One example of community partnership was the district’s connection to the Port Orford Public Library, which manages the school district’s library system. Starting in fall 2020, the library hosted IT specialists and teachers from the school in one of the library’s conference rooms. Students were able to come get technological support or a bit of face-to-face homework help.

The library later dedicated more spaces for after-school homework help, allowing families to come in and utilize the free wifi. Both the library and school buildings also kept their wifi turned on, so that families could sit in their parking lots and use it from their cars; the library’s wifi was on 24/7. Similarly to Garrett County in Maryland, the geography of this rural district makes broadband access inaccessible for many families.

“The biggest feedback I had was a wish for longer hours,” Library Director Denise Willms said, when asked how district families responded to the library’s services. Due to low staffing, the library was unable to operate a full seven-days-a-week schedule. Willms additionally noted that the library does not have a great ventilation system or easily-openable windows — and unlike school districts across the country, she was unable to access a government grant for ventilation updates.

Librarians and district staff ultimately brought services from the library directly to students. The school libraries were unavailable for browsing (because they were temporarily used as large classrooms), so library staff and teachers coordinated book delivery directly to classrooms. Kari Hansen, the K-8 school’s library coordinator, recalled using gloves to handle the books and reading out story descriptions to students, so that they could learn about their options at a distance before making a reading choice.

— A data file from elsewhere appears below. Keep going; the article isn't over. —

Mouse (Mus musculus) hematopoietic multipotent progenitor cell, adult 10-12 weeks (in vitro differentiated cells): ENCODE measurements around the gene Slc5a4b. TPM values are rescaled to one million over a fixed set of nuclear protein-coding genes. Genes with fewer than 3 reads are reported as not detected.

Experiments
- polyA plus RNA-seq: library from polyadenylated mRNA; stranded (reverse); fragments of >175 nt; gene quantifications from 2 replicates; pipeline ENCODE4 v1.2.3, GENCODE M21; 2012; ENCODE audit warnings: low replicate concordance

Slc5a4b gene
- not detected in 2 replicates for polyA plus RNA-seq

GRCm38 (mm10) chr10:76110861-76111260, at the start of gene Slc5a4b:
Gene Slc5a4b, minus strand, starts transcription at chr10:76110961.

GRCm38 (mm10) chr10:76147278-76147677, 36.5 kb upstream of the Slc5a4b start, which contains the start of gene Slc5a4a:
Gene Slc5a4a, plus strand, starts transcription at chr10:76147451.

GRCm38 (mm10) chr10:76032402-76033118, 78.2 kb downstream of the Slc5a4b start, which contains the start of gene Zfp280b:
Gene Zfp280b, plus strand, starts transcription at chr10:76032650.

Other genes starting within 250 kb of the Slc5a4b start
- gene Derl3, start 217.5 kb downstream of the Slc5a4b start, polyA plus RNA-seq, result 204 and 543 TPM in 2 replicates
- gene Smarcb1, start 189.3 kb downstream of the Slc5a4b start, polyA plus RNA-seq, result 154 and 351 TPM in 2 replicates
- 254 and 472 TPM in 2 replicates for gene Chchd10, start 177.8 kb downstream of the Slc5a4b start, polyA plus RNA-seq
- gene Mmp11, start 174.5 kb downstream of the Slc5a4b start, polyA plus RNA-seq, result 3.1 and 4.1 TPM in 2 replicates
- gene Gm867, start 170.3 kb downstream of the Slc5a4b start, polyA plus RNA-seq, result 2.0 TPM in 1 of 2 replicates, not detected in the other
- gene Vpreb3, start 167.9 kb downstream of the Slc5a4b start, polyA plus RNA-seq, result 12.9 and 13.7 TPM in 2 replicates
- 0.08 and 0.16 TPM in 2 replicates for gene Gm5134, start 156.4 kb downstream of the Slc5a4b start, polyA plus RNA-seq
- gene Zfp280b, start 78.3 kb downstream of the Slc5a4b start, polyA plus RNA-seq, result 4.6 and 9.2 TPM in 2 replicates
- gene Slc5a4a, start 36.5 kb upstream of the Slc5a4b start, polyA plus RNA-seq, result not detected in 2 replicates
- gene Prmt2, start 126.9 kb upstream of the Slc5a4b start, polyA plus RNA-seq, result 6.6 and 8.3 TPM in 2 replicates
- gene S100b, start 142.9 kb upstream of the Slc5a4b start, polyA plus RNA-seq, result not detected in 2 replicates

The Port Orford youth services librarian, Cheryl Frances, and school staff also produced take-home activity kits for students. The library’s kits included literacy, dinosaurs, and other STEAM learning materials. Parents could pick these activity packs up at the library, and when extras were available, library staff took them over to the school. The kits served as a way to remind students that “the library is here,” Frances said.

Social studies, history, and economics teacher Phoebe Skinner observed that these take-home activities were very popular with students and parents alike. Since the kits had “everything you need” right in the package, she said, overwhelmed parents didn’t need to hunt down extra supplies or do any other additional labor. The district additionally ran its own virtual events, such as a movie night and bingo games.

Reflecting on the school-library partnership, Willms — the library director — said that her experience embodied: “students first, community first, ego second.” Principal Nieraeth similarly said that the library, along with churches and other community civic organizations, “really would help step up and ask us, ‘What do you need?’”

Betsy Ladyzhets is the founder and editor-in-chief of the COVID-19 Data Dispatch, a weekly newsletter exploring the state of COVID-19 data in the United States.